Gound breaking spinal cord injury research comes to Australia. In what was once considered to be impossible, that is restoring meaningful levels of feeling and function to people who are paralysed, now holds out some hope to the 15,000 Australians living with spinal cord injuries.  It uses neurostimulation or ‘currents’ of electricity to revive injured spinal cords which has resulted in 20 people regaining movement and feeling in the lower limbs.

The University of Technology Sydney has set up the Centre of Neuroscience & Regenerative Medicine, headed by UTS professor of neuroscience, Bryce Vissel. (See F2L, issue October 31). This collaboration with Professor Reggie Edgerton from the University of California, who has spent 40 years into research on fixing spinal cord injuries, will establish the first team outside the US to undertake clinical trials.

Speaking at the ‘Project Edge’ launch event in Sydney, Professor Edgerton described neuromodulation as changing the ‘mood’ of the spinal cord. “We have observed what is possible and we are seeing how far we can go with this idea. The results were better than anticipated and is the first evidence to show that voluntary function could return via transcutaneous stimulation.”

He admitted there had been resistance from the scientific community “because there is a lot of scepticism out there about the technology.”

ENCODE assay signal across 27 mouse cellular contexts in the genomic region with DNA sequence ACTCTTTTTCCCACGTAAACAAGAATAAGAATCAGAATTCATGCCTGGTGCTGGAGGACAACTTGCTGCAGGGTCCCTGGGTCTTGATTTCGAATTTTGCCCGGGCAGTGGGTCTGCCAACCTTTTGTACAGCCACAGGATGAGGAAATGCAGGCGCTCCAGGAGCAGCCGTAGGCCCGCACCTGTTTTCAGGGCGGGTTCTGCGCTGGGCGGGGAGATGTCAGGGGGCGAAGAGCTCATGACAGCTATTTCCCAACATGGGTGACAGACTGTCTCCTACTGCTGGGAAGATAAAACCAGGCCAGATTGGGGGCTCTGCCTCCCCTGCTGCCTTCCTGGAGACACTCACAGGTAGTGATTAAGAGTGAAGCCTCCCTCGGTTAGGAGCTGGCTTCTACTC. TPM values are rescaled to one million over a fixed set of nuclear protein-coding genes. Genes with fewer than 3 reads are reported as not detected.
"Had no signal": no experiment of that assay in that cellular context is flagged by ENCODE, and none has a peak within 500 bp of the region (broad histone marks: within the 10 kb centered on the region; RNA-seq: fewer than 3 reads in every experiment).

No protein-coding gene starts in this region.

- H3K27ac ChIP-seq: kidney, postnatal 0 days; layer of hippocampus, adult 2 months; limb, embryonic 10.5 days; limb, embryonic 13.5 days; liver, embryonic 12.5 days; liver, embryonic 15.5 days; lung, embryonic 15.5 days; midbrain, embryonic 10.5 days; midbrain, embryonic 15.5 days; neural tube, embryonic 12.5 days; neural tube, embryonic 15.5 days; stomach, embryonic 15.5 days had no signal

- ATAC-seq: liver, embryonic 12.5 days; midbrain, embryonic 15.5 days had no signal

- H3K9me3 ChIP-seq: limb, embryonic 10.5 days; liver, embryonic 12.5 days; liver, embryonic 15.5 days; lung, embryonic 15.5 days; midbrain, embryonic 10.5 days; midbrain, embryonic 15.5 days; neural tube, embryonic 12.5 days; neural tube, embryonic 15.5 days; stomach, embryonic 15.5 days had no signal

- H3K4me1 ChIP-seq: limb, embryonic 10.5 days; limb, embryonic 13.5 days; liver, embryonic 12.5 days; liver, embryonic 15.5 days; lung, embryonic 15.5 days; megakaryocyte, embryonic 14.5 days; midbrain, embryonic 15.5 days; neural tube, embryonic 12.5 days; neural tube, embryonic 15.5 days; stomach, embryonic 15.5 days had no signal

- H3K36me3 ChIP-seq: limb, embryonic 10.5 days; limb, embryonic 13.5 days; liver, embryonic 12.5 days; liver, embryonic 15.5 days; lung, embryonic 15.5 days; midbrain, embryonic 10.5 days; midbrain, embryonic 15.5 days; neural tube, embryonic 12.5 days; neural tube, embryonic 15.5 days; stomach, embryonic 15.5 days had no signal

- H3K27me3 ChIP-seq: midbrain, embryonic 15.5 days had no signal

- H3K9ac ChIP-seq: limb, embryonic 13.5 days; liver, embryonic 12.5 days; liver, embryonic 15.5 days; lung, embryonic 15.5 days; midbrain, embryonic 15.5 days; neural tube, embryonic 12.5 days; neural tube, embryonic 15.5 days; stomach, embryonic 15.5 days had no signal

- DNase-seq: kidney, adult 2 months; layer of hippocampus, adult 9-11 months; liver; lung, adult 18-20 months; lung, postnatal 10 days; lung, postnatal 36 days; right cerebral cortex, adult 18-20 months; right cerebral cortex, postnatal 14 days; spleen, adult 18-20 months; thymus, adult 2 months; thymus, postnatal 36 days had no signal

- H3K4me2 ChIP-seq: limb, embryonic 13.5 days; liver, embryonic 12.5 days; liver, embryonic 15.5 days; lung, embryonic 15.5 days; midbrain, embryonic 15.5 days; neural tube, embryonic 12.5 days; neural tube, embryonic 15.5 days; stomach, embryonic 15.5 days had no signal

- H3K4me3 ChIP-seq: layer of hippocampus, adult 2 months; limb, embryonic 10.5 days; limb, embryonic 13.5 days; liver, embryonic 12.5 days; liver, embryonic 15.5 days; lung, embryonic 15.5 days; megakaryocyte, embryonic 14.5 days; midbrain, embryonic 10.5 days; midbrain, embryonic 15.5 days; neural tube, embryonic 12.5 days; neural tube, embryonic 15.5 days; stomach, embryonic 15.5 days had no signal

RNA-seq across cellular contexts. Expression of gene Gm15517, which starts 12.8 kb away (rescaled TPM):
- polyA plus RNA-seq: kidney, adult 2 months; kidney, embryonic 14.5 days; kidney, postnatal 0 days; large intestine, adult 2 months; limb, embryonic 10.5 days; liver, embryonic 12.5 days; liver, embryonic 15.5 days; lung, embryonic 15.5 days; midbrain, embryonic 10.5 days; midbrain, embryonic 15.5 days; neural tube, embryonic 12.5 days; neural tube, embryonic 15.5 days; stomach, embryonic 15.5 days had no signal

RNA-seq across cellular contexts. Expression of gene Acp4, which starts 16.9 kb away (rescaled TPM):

As to how far it will go, “we don’t know. It is just the beginning and it is encouraging. What we have seen is an involuntary outcome for the lower limbs, improved trunk and grip control and increased leg strength. Secondary benefits include positive effects on bladder and bowel control and cardiovascular and sexual function.

“We have a bagful of ideas and we know what needs to be done and how quickly we can get answers depends on funding. We have never been in this situation before, for decades it has been all about what is going to work. Now we have pretty good information that tells us that we if we can take it a little further it will have a significant impact on the patient.”

Professor Reggie Edgerton, Professor Bryce Vissell and Kerri-Anne Kennerley whose husband is quadriplegic following an accident earlier this year.